Seattle Land Use Code blog has a long and valuable post on the tools and ingredient that would help move TOD forward in Washington State. While you’re reading the post keep SLU and Yesler Terrace in mind. I think both of these project provide an interesting lens to view the post through.
I’ve spent a fair amount of time in the last several months listening to people tell me all the things they think we need to facilitate Transit Oriented Development (TOD) in these parts. It’s part of a longer set of discussions going back into the 90s when people asked, in a similar way, “how do we implement the Growth Management Act?” Here’s my quick answer; we have all the ingredients we need to facilitate leaps and bounds toward TOD. What we’re missing is leadership. Second, we could make TOD happen without as much leadership if we had significant changes to our constitution, city charters, and tax codes.
What I am going to do is cover the things and agency would need to set out on a massive TOD effort. I’ll include the pieces we already have and where they are. Then I’ll explain my leadership comment. And a caveat: these are notes. If I am wrong or missed something, please comment.
The ideal TOD agency would be able to raise significant revenue on its own by levying sales, property, and payroll taxes. You get the first two, right? But payroll taxes? Yes, you read that right. In order for any agency to generate the kinds of revenue needed for significant capital investments, right-of-way acquisitions, land purchases, and operations of connecting transit infrastructure (trollies, jitneys, shuttles etc) it would have to be able to raise taxes on its own. TriMet in Oregon actually raises huge money, most of their $211 million budget, from a payroll tax. Taken together these three sources would get the job done.
Who already has it?
Sound Transit raises most of its money from sales tax and local governments fund transit from sales taxes. Local government can already raise property taxes as can the Port of Seattle and other benefit districts and taxing districts created by the legislature. While uniformity is a problem with property taxes, the constitution allows for the creation of any number of taxing and benefit districts that could raise revenue for TOD.
How do we get it for TOD?
The legislature would have to pass legislation to allow a TOD agency to raise money this way. The payroll tax is doable, today, as long as it’s not an income tax. TriMet’s payroll tax is a percentage, but a TOD agency could just charge a flat fee like the head-tax that was eliminated by the Seattle City Council.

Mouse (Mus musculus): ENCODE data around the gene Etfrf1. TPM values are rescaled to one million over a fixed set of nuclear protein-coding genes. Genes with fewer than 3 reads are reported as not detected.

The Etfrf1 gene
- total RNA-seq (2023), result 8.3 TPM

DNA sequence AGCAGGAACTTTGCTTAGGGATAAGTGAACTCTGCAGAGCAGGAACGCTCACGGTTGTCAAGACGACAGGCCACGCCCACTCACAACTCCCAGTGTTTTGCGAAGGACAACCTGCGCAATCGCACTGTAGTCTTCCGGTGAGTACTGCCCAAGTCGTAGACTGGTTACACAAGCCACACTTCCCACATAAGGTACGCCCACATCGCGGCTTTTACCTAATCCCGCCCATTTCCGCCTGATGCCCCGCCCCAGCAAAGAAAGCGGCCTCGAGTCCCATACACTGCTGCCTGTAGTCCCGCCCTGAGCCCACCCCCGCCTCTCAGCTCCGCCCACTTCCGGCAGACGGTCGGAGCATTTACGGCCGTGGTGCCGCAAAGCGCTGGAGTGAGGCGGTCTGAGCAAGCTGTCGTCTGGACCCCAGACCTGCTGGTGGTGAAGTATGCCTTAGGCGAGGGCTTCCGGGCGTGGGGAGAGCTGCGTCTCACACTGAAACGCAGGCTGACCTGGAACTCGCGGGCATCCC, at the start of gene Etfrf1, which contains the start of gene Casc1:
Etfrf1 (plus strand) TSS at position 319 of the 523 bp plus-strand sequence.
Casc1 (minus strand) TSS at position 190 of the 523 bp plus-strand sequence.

The post goes on to cover condemnation and eminent domain, zoning and land use, tax increment financing and land value tax, public credit, and leadership.
[The] opening date [is] now pegged in early 2022 or 2023, Sound Transit’s governing board was informed Thursday.
The extension of light rail from Seattle to the Eastside was planned to open in 2021. It would open at the latest completion date if Sound Transit opts to tunnel through downtown Bellevue instead of running trains at-grade, project manager Don Billen said.
There’s temptation to put all the weight of this on the Bellevue City Council, but in fact Mr. Billen told me that “it was the decisions in late 2009 and early 2010 to study 4 new alternatives in downtown Bellevue and then 6 design options on 112th that delayed in the EIS process, which is now rippling into revenue service.”
The city is hardly being helpful, but ST itself was dissatisfied with the options coming out of the original EIS.
Mr. Billen added that “There maybe opportunities to shorten the construction schedule but those opportunities are being overwhelmed by the risk of further delays in the decision making process.”
If I had a comfortable job at the Seattle Times, I’d be interested in any regulatory barriers that blocked low-cost competing business models like Craigslist or PubliCola. If I ran an encyclopedia company, I’d be supportive of regulatory hurdles to operating an organization like Wikipedia. And if I were an established restaurant owner, I’d probably advocate for unreasonable restrictions on food carts:
Specifically, council members are considering imposing street food curfews and wider setbacks from restaurants, stadiums, and schools… Council Member Tim Burgess called the lack of curfew a “huge problem,” adding, “Why wouldn’t we… just say [vendors] can’t operate after 11:00 p.m. or midnight or something?”…